After many months of procrastination diligent hard work, I hereby give you my latest piece from my 2012 trip to Afghanistan.
While covering the drawdown in Afghanistan as an embedded journalist with Wpns Co. 3/9, I had the pleasure of meeting some locked on and squared away Marines; one of which was the gunner of the MRAP vehicle that I was occupying, LCpl. Hallbeck.
During one of our 3 hour mounted patrols, I reached into my bag, grabbed my camera, extended my arm upward and blindly snapped between 30-40 pictures. I had my camera setting on black & white, anticipating the next few that I'd take would end up as an intimate and detailed pencil drawing for later on. While I was playing photographer, Hallbeck remained focused, scanning the area for potential roadside threats.
If one quote can sum up this piece, it's this:
"People sleep peaceably in their beds at night only because rough men stand ready to do violence on their behalf"
The Marines of 3/9 are now home. The unit will also deactivate in August as a direct result of the drawdown. I don't see myself ever going back to Afghanistan. Three is enough.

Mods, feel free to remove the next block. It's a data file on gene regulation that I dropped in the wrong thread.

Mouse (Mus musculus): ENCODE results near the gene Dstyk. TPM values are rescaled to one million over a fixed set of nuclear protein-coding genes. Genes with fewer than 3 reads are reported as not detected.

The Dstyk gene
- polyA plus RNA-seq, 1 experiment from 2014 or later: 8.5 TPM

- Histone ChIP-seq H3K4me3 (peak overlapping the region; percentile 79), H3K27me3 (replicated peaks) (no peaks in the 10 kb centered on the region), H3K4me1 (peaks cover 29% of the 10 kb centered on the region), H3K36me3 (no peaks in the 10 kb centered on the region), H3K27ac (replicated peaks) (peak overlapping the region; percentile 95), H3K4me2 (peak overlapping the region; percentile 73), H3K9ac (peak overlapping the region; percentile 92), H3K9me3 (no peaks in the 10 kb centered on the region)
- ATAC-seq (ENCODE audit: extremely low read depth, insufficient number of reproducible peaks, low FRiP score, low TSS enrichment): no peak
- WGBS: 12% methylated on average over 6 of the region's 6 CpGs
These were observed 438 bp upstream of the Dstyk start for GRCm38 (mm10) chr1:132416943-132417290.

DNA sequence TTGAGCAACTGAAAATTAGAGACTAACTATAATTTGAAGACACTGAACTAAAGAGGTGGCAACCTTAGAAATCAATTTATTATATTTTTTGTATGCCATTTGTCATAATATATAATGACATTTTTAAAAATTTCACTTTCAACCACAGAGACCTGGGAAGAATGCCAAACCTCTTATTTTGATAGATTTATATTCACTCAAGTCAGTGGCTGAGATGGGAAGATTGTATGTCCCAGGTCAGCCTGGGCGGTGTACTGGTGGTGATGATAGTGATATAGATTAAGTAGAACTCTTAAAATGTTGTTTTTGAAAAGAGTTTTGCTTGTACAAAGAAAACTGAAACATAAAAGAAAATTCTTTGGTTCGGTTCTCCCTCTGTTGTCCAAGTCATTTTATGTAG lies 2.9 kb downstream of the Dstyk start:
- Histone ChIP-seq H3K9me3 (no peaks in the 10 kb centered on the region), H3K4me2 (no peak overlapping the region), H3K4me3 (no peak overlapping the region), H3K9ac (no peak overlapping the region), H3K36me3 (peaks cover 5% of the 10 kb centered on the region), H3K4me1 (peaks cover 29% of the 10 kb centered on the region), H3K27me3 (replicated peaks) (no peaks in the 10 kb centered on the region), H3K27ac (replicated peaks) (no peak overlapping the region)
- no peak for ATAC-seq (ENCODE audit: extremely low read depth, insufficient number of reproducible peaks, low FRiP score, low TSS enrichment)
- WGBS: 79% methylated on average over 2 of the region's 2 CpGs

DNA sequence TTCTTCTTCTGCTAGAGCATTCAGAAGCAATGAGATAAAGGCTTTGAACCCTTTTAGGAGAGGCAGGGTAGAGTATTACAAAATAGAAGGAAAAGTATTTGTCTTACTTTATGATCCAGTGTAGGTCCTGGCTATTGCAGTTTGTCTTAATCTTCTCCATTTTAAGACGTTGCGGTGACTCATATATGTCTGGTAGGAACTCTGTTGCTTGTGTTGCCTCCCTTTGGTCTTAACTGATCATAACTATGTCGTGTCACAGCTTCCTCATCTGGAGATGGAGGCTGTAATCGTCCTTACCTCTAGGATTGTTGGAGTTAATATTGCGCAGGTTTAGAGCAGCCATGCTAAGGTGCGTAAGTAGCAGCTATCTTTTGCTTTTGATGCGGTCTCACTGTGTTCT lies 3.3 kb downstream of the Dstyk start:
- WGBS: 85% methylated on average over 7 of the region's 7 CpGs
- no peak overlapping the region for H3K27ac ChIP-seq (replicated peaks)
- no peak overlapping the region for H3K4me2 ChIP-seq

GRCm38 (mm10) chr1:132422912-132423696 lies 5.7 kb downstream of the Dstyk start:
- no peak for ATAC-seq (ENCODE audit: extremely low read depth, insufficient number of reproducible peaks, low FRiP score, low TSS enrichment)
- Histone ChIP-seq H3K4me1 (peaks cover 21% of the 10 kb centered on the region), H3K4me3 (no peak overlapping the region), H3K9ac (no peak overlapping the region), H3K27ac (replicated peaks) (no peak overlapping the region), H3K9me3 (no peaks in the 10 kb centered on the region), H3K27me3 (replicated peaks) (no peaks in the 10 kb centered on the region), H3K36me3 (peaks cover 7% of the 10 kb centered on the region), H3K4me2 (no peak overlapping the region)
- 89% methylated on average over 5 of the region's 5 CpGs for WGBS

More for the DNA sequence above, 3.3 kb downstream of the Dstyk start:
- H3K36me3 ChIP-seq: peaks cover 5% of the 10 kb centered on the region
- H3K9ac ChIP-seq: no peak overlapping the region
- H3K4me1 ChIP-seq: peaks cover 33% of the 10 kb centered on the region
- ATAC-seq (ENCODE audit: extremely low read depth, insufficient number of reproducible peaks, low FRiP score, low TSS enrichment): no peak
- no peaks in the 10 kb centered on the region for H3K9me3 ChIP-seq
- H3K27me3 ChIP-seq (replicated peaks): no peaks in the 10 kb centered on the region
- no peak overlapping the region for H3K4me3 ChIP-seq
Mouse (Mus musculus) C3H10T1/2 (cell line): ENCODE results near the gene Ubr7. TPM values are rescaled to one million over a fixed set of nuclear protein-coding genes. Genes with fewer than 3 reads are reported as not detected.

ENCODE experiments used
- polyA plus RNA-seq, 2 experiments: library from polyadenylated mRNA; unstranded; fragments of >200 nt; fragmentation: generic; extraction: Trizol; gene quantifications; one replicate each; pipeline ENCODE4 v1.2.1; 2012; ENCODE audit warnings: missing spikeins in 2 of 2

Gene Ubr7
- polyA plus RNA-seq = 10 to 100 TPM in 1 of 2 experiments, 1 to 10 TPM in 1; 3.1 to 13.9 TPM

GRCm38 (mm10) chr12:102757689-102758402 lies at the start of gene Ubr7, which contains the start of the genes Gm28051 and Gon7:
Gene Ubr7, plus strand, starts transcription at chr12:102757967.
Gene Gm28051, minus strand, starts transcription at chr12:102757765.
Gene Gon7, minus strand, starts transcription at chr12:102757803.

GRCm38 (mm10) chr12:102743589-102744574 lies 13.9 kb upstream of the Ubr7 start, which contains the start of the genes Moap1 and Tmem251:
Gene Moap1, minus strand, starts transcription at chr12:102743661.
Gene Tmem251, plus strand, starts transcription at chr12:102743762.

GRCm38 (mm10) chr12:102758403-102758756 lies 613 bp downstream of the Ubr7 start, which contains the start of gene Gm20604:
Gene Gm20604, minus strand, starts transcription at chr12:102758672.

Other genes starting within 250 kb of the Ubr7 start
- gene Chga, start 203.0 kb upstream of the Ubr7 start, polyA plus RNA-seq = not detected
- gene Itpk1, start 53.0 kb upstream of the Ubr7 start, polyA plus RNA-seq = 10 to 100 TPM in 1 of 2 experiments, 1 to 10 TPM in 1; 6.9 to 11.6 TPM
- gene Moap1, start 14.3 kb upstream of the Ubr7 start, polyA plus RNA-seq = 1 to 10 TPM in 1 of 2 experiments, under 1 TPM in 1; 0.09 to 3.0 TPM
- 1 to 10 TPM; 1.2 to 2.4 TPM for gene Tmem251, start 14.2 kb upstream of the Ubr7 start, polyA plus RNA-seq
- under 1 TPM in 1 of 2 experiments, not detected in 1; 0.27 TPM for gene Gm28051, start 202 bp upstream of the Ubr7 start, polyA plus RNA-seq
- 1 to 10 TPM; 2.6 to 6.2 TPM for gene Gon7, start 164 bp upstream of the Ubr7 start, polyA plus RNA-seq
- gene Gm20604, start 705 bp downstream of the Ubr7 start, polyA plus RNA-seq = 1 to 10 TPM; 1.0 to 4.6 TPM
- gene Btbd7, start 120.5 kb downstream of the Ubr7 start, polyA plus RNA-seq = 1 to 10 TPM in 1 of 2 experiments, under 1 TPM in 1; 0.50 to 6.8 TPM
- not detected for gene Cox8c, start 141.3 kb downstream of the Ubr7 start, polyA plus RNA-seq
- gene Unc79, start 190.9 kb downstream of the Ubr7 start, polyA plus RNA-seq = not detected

As for the piece, I started it back in January with the hope of finishing it by mid spring. The balancing act of work and school simply would not allow this to happen. After finishing my illustration final early, my professor encouraged me to work on something personal; I already knew what I was going to do, so I knocked off the cobwebs and went to work.
The process that I use to make work like this is, by no means, a regimented one. A lot of people ask that I make a video of me drawing so they can see how I do it. If I did make a video, I guarantee that all who actually watch it will either fall asleep or lose interest after just 10 minutes.
So, how do I make a drawing look so real?
Trial. Error. Talent. Technique. Dedication. Passion for subject matter. Oh, and yeah, the use of certain tools. I shade charcoal and pencil in with a small brush and kleenex tissue. Pretty simple I guess.
Once I'm able to squeeze in a few exhibitions, I will send this over to its new home over at the National Museum of the Marine Corps.